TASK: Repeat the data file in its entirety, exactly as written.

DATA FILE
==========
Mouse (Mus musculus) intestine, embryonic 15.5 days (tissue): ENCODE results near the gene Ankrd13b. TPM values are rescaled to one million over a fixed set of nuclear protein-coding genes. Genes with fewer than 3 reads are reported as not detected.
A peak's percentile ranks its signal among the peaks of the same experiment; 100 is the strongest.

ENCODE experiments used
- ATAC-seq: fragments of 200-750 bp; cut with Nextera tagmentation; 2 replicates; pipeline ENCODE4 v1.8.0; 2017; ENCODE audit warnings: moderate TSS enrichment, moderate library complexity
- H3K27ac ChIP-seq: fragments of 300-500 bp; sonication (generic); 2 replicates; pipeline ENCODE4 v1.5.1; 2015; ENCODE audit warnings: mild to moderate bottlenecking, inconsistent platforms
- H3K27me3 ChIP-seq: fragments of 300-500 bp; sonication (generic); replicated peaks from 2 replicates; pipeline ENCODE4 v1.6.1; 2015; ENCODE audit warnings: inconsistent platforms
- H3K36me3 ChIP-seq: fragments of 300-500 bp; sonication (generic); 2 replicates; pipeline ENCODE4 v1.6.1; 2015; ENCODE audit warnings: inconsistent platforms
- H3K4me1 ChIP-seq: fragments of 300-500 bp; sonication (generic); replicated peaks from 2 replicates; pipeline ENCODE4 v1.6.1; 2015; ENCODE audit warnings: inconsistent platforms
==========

Mouse (Mus musculus) intestine, embryonic 15.5 days (tissue): ENCODE results near the gene Ankrd13b. TPM values are rescaled to one million over a fixed set of nuclear protein-coding genes. Genes with fewer than 3 reads are reported as not detected.
A peak's percentile ranks its signal among the peaks of the same experiment; 100 is the strongest.

ENCODE experiments used
- ATAC-seq: fragments of 200-750 bp; cut with Nextera tagmentation; 2 replicates; pipeline ENCODE4 v1.8.0; 2017; ENCODE audit warnings: moderate TSS enrichment, moderate library complexity
- H3K27ac ChIP-seq: fragments of 300-500 bp; sonication (generic); 2 replicates; pipeline ENCODE4 v1.5.1; 2015; ENCODE audit warnings: mild to moderate bottlenecking, inconsistent platforms
- H3K27me3 ChIP-seq: fragments of 300-500 bp; sonication (generic); replicated peaks from 2 replicates; pipeline ENCODE4 v1.6.1; 2015; ENCODE audit warnings: inconsistent platforms
- H3K36me3 ChIP-seq: fragments of 300-500 bp; sonication (generic); 2 replicates; pipeline ENCODE4 v1.6.1; 2015; ENCODE audit warnings: inconsistent platforms
- H3K4me1 ChIP-seq: fragments of 300-500 bp; sonication (generic); replicated peaks from 2 replicates; pipeline ENCODE4 v1.6.1; 2015; ENCODE audit warnings: inconsistent platforms